Saturday Book News

The Man Booker Prize was announced the other week.

Mann Booker WinnerAnd here’s the result!

Someone called Elanor Catton won. That’s her on the left holding – in two hands, as it’s a 900-page monster I’ve heard – her winning tome.

I think I did read one winner’s book once. JM Coetze‘s book called The Life & Times of Michael KThe Life and Times of Michael K, I think that was one of his that won. Can’t remember much about it now, above the title (the version pictured is the cover of the version I had, it’s different now).  And I’m hardly likely to read, or even see for sale, any of the books by the people on the shortlist. Living in Denmark, and all.

Anyway, what interested me was, the Daily Telegraph reporting on how much betting there was on the prize. As if any of the people putting money on the thing had any evidence or knowledge to base their selections on. Unless the people doing the betting, were also the judges. But then, that surely would be against the rules? I would have thought that the odds were set by the betting company. But what do they go on? The only thing I can think of that they could possibly go on, is genre. Which genre they think is likely to win, based on previous results. Given that the people most likely to be putting money on, couldn’t possibly have read all the books and then taken a critical judgement, based on which one they thought was best.

The bookies must just love this one. Oh and the guy top right in the pictures in the Telegraph article, sheesh! Way to make me want to buy your book!

The Gold of TolosaAnthony Riches recommended a book.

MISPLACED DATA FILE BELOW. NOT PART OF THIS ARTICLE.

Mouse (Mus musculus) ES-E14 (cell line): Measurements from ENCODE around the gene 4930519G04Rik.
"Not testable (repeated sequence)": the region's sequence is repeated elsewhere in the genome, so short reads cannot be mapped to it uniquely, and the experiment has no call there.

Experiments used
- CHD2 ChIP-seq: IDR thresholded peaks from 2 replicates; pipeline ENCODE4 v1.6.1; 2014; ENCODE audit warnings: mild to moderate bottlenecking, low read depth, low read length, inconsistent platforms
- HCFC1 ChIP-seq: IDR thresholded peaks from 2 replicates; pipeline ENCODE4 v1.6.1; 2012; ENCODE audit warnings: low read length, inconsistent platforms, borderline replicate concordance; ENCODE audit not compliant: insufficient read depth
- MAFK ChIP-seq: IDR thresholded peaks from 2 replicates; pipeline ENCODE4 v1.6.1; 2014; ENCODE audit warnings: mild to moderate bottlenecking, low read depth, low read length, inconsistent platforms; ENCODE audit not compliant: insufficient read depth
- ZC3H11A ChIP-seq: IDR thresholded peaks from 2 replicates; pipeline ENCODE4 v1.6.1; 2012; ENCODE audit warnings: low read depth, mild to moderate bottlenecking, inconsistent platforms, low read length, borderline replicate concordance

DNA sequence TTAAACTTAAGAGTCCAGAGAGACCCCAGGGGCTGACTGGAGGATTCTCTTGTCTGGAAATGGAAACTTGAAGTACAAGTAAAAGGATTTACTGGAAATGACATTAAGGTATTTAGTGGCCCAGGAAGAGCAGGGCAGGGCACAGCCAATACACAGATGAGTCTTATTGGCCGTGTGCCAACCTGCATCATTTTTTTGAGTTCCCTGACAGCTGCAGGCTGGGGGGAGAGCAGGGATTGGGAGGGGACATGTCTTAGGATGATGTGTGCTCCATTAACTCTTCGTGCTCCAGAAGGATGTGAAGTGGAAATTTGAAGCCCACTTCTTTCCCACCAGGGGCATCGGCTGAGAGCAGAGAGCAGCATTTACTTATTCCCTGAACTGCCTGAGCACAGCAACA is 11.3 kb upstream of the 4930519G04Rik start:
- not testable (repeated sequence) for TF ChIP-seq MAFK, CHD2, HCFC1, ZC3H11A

Called The Gold of Tolosa, by Philip Matyszak. Not surprisingly, it’s set in Roman times. And apart from the dreadful cover design, looks very good. Here’s the SP:

Meet Lucius Panderius, war hero, connoisseur of fine wines and Germanic prostitutes – and the perpetrator of the biggest gold theft in history. This first novel by well-known writer and historian Philip Matyszak takes us from the mean streets of Rome to the even meaner streets of Gallic Tolosa in a journey filled with ambush, intrigue, battle and double-cross. In 105 BC Rome is faced with extinction, both from a huge army of invading barbarians and by a dark curse that has been festering for generations. It falls to Lucius Panderius to avert both threats, and incidentally to make himself richer than Croesus. Though fiction, the Gold of Tolosa is historically accurate and explains how enough loot to recapitalize a third-world economy was taken in a theft that really did happen. Whether Lucius is crossing swords with barbarian warriors or Roman magistrates, the pace is never less than frantic, and ancient Rome has never been more fun …

It looks a little home-baked to me that cover there, Going against one of the pieces of advice given by a leading publisher recently. I am firmly of the opinion that you can judge a book by its cover. So I would probably wait to see if this gets picked up by a major publisher before parting with my hard-earned for it.

Anthony himself has this to say about it:

Just read ‘The Gold of Tolosa’ by the estimable Philip Matyszak. It’s different to the usual Roman fiction by some distance, and I’d place it closest to Lindsay Davis if I were seeking a comparison. I’m sure Maty will have his own view as to what it’s most like, although to be fair the style is very much his own, as anyone that’s read his excellently informative non-fiction output (I devour them whole) can attest.

While it’s not the usual blood and gutsathon, the book does have it’s swordy stabby moments, and the story itself is both solidly entertaining and highly entertaining. It will certainly keep you reading, and I don’t think I’ve read anything better from an authenticity perspective. Very highly recommended, if you like your Romans.

So, as it’s unfair to say ‘dreadful cover’, without saying what I would do to make it better – I’d change the typeface of the title – certainly not have it as a cut-out face, but not too bold, move the title down and the two lines closer together. Then, never, never range the author’s name right. It should be the same as the title, centred. As it is now, it looks like someone, at the stage before, said “it’s great, but where’s the author’s name?!” “Shit! Better put that on as well.” ie, it looks like an after-thought where it is now. But really, never do it yourself. Or let a family member do it. No matter how good they were at collages back in Primary School.

Ben Kane-athon